Tuesday, November 24, 2015

Olde Brooklyn Williamsburg root beer

Background information: (from the website) "Our story dates back to 1871. Ulysses S. Grant was president, Jesse James was robbing banks, and Mrs. O'Leary's cow kicked over a lantern and managed to burn down much of Chicago. Yes, those were tempestuous times. And not far away, in Waukesha, Wisconsin, pharmacist H.M. Colver had formed the White Rock Company to sell local spring water that the Potawatomi Indian tribe believed had special medicinal powers.

In 1952, Alfred Morgan, then president of White Rock and grandson of the founder of Morgan Beverages (est. 1858), purchased White Rock. For five generations since, our family has proudly crafted and bottled high-quality beverage products right here in the United States.

White Rock is a trusted brand with a stellar reputation for purity, integrity, flavor and value --a brand as American as the spring from which White Rock originally flowed. In fact, countless American families (maybe even yours!) have come of age hosting and toasting with White Rock mixers and soft drinks. And the reason, quite frankly, is simple: taste.

If you've never tasted White Rock beverages, get hold of one and give us a try. And if you've grown up drinking White Rock at home, and maybe you haven't had one in a while, it's time you relived taht memorable flavor your taste buds have been missing -- and craving."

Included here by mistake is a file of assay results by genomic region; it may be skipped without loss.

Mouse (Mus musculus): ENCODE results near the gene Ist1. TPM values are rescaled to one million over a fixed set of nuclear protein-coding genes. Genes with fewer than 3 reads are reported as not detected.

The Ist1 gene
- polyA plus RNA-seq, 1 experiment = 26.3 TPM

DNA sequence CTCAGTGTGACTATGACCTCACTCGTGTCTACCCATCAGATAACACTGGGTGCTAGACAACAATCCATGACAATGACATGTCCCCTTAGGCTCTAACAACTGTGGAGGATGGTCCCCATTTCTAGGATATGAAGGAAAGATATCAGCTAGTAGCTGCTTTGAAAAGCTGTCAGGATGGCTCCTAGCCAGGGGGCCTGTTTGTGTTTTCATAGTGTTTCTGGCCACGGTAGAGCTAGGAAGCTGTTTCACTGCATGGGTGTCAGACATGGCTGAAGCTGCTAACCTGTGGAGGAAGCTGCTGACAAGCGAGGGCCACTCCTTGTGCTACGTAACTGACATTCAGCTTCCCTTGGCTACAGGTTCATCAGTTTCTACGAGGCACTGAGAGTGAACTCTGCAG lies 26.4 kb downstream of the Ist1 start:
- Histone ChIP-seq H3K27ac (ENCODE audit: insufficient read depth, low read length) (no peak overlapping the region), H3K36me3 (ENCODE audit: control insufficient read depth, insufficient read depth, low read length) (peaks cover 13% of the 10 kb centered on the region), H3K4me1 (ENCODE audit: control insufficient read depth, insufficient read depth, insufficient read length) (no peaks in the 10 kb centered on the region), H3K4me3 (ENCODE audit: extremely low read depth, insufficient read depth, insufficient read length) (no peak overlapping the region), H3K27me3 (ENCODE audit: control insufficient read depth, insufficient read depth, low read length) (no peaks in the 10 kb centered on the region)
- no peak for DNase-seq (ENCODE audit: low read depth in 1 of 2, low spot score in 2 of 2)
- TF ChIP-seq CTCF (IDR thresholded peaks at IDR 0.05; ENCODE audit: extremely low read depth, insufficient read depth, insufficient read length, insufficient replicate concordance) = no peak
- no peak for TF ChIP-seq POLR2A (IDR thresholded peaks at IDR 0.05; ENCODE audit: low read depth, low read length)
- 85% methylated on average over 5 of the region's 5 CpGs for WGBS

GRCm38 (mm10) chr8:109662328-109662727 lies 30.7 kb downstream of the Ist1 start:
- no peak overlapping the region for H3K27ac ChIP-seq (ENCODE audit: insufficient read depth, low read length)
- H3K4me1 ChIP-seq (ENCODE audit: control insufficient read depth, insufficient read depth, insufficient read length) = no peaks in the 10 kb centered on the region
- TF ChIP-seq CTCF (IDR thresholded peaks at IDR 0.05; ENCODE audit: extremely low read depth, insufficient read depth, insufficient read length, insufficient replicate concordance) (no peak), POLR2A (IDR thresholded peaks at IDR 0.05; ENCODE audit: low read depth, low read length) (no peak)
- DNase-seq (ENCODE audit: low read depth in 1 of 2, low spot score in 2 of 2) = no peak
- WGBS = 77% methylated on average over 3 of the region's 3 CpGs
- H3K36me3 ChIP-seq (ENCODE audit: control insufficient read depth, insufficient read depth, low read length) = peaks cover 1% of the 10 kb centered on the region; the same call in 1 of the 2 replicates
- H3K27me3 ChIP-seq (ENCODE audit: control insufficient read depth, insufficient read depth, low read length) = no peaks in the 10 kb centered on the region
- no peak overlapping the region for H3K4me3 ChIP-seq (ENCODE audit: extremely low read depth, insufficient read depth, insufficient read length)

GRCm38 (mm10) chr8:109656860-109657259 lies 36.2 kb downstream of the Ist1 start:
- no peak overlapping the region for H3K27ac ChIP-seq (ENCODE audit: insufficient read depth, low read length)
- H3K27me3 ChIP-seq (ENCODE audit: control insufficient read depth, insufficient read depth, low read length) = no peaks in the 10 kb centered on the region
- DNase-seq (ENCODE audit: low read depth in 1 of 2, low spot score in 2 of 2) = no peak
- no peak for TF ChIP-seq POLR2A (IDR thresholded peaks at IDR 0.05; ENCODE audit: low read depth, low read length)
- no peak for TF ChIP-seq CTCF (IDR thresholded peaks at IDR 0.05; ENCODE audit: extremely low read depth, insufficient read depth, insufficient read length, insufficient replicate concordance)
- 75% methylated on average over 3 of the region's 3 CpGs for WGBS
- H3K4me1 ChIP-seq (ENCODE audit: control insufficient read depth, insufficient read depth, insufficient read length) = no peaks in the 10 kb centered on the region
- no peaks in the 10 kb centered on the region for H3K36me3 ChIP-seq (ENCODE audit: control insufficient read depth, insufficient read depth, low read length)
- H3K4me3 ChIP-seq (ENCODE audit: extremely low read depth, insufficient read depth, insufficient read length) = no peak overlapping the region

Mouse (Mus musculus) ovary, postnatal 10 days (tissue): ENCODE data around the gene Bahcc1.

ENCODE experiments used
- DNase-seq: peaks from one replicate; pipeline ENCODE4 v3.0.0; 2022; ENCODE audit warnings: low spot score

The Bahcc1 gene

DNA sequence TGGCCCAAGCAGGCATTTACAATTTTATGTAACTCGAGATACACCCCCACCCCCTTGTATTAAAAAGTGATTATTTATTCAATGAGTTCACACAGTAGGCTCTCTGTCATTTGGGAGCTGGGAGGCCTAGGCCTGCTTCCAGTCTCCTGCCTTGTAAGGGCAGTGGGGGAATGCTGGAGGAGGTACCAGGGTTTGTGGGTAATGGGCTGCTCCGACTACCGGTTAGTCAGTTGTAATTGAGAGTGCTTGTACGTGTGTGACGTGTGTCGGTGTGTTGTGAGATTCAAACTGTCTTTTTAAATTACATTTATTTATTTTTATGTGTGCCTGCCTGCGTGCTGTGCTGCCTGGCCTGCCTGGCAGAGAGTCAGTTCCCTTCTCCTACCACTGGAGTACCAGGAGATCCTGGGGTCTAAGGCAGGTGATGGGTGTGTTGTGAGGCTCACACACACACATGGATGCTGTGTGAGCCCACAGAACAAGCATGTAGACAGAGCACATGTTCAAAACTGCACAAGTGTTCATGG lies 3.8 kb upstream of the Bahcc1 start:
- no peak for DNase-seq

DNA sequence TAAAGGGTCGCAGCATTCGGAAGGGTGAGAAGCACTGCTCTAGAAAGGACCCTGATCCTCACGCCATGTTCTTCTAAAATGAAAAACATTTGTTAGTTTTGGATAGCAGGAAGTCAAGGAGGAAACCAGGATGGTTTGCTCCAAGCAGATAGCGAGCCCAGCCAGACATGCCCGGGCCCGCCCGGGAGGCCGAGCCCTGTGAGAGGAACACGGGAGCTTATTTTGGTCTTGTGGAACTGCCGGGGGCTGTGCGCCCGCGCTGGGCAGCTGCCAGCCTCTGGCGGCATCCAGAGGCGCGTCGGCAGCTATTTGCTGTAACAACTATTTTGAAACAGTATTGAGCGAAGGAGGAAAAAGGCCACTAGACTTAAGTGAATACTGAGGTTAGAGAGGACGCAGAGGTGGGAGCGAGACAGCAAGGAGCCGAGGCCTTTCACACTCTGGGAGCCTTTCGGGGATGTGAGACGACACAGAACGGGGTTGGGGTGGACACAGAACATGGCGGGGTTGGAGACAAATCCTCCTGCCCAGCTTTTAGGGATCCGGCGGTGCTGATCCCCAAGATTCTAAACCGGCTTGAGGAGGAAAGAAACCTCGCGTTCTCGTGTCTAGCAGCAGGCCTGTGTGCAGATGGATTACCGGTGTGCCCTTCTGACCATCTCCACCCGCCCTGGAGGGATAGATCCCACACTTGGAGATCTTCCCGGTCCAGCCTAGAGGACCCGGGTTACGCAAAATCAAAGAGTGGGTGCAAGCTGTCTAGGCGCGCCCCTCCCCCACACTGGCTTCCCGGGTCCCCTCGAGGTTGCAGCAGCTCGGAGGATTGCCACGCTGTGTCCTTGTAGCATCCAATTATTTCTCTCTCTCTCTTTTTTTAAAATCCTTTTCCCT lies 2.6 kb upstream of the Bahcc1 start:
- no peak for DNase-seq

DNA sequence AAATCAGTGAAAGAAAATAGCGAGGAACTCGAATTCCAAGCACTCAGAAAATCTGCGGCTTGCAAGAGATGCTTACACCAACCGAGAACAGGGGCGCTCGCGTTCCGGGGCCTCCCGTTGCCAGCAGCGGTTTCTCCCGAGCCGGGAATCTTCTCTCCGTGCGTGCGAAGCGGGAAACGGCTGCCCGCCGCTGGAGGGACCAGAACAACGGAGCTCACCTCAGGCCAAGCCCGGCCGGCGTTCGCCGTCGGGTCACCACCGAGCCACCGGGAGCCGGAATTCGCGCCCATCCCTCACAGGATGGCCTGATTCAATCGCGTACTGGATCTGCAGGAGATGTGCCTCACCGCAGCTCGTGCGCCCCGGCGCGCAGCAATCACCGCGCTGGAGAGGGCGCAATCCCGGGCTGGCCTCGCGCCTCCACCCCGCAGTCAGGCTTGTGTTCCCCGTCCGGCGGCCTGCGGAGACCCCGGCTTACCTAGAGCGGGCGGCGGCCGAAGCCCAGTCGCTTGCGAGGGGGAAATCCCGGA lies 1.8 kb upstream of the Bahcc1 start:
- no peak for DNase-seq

Product details: 12 fl. oz.  Bottled under the authority of White Rock Products Corp, Whitestone, NY 11357. 180 calories, 43g sugar.  Glass bottle with twist off top.  http://www.whiterockbeverages.com/

Ingredients: Triple filtered carbonated water, pure cane sugar, natural and artificial flavor, caramel color, sodium benzoate (as a preservative), citric acid.

My thoughts: Good olde Brooklyn, home to the hipster elite and their ever demanding ways. These people demand that everything be superior to what the rest of us ordinary plebs. Does this root beer deliver on it's haughty ambitions, or is it an impostor, unable to pull off the skinny jeans and meticulously groomed facial hair?

My initial reaction is positive. I like how this stuff tastes. The rooty sassafras is quite pleasant, leaning more towards a natural flavor and not super artificial. There is a strong vanilla component to it. As the flavor fades away, I'm left with a cooling, mint-like sensation, but I don't necessarily taste and mint flavor. It also seems a bit fruity, reminding me of artificial cherry flavor. Making my way through the bottle, however, the drink seems to lose some of its flavor, becoming weaker the more I drink. Another odd sensation is that the aftertaste leaves a sensation on my tongue similar to that when I eat a Popsicle and lick the wooden stick.

Sweetness is pretty good, though could stand to be reduced just a little bit. This drink is nice and smooth and seems to have a decent creaminess to it. The carbonation starts off strong, offering just about the perfect balance. By midway through the bottle, it's lost some of its bite, but still decent.

Well, at first glance this seems like it's the perfect hipster embodiment. But upon closer inspection, one notices that it's kind of a poser, doing a great job of imitating what it's trying to be, but not quite pulling it off. For the less discerning hipster, they might never notice that this root beer isn't as good as it could be. But for me, I see through the admirably well orchestrated charade and can tell where it's failing. I'd happily drink this root beer again, but it falls short of the high bar set by some of its superior colleagues.

Rating: B-
flavor: B-
aftertaste: B-
sweetness: B-
smoothness: B
carbonation: B+